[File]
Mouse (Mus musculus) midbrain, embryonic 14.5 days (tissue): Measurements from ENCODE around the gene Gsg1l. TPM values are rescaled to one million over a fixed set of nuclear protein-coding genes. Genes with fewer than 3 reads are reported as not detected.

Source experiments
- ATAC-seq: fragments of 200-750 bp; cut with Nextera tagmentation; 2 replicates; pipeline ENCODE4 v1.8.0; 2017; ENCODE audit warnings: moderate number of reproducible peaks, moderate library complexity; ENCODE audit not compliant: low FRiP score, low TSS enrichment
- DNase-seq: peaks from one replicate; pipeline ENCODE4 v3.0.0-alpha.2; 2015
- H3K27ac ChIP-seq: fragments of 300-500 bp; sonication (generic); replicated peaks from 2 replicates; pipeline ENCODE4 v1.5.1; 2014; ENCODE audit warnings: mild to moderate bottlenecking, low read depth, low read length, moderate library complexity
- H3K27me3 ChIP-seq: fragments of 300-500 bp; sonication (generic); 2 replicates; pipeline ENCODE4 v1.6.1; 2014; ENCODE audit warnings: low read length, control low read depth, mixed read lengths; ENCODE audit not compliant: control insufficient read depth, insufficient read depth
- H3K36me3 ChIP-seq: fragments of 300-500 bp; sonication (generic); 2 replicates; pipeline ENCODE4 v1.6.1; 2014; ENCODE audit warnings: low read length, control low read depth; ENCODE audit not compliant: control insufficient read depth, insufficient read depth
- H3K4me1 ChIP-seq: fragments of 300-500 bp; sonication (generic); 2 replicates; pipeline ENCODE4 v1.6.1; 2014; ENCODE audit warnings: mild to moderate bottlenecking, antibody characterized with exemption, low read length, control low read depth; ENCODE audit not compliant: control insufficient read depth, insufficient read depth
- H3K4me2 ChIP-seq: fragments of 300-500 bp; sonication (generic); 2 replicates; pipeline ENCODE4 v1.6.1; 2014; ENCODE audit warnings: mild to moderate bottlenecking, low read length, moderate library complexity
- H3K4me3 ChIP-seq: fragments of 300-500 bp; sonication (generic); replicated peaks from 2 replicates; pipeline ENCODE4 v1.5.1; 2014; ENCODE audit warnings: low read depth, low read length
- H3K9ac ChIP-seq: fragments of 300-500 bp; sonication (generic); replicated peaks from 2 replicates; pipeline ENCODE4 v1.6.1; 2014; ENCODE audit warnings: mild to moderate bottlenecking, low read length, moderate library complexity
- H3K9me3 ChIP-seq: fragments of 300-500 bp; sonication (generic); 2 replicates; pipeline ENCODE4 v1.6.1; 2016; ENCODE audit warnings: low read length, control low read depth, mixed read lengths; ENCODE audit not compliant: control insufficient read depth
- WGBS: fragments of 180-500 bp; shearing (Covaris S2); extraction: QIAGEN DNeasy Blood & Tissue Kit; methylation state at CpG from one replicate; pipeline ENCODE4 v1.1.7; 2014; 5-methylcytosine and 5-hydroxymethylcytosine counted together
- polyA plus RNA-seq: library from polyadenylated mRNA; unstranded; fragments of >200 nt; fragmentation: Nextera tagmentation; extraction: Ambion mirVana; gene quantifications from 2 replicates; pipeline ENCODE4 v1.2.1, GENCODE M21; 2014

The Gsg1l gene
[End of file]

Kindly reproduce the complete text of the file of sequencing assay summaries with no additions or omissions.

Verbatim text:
Mouse (Mus musculus) midbrain, embryonic 14.5 days (tissue): Measurements from ENCODE around the gene Gsg1l. TPM values are rescaled to one million over a fixed set of nuclear protein-coding genes. Genes with fewer than 3 reads are reported as not detected.

Source experiments
- ATAC-seq: fragments of 200-750 bp; cut with Nextera tagmentation; 2 replicates; pipeline ENCODE4 v1.8.0; 2017; ENCODE audit warnings: moderate number of reproducible peaks, moderate library complexity; ENCODE audit not compliant: low FRiP score, low TSS enrichment
- DNase-seq: peaks from one replicate; pipeline ENCODE4 v3.0.0-alpha.2; 2015
- H3K27ac ChIP-seq: fragments of 300-500 bp; sonication (generic); replicated peaks from 2 replicates; pipeline ENCODE4 v1.5.1; 2014; ENCODE audit warnings: mild to moderate bottlenecking, low read depth, low read length, moderate library complexity
- H3K27me3 ChIP-seq: fragments of 300-500 bp; sonication (generic); 2 replicates; pipeline ENCODE4 v1.6.1; 2014; ENCODE audit warnings: low read length, control low read depth, mixed read lengths; ENCODE audit not compliant: control insufficient read depth, insufficient read depth
- H3K36me3 ChIP-seq: fragments of 300-500 bp; sonication (generic); 2 replicates; pipeline ENCODE4 v1.6.1; 2014; ENCODE audit warnings: low read length, control low read depth; ENCODE audit not compliant: control insufficient read depth, insufficient read depth
- H3K4me1 ChIP-seq: fragments of 300-500 bp; sonication (generic); 2 replicates; pipeline ENCODE4 v1.6.1; 2014; ENCODE audit warnings: mild to moderate bottlenecking, antibody characterized with exemption, low read length, control low read depth; ENCODE audit not compliant: control insufficient read depth, insufficient read depth
- H3K4me2 ChIP-seq: fragments of 300-500 bp; sonication (generic); 2 replicates; pipeline ENCODE4 v1.6.1; 2014; ENCODE audit warnings: mild to moderate bottlenecking, low read length, moderate library complexity
- H3K4me3 ChIP-seq: fragments of 300-500 bp; sonication (generic); replicated peaks from 2 replicates; pipeline ENCODE4 v1.5.1; 2014; ENCODE audit warnings: low read depth, low read length
- H3K9ac ChIP-seq: fragments of 300-500 bp; sonication (generic); replicated peaks from 2 replicates; pipeline ENCODE4 v1.6.1; 2014; ENCODE audit warnings: mild to moderate bottlenecking, low read length, moderate library complexity
- H3K9me3 ChIP-seq: fragments of 300-500 bp; sonication (generic); 2 replicates; pipeline ENCODE4 v1.6.1; 2016; ENCODE audit warnings: low read length, control low read depth, mixed read lengths; ENCODE audit not compliant: control insufficient read depth
- WGBS: fragments of 180-500 bp; shearing (Covaris S2); extraction: QIAGEN DNeasy Blood & Tissue Kit; methylation state at CpG from one replicate; pipeline ENCODE4 v1.1.7; 2014; 5-methylcytosine and 5-hydroxymethylcytosine counted together
- polyA plus RNA-seq: library from polyadenylated mRNA; unstranded; fragments of >200 nt; fragmentation: Nextera tagmentation; extraction: Ambion mirVana; gene quantifications from 2 replicates; pipeline ENCODE4 v1.2.1, GENCODE M21; 2014

The Gsg1l gene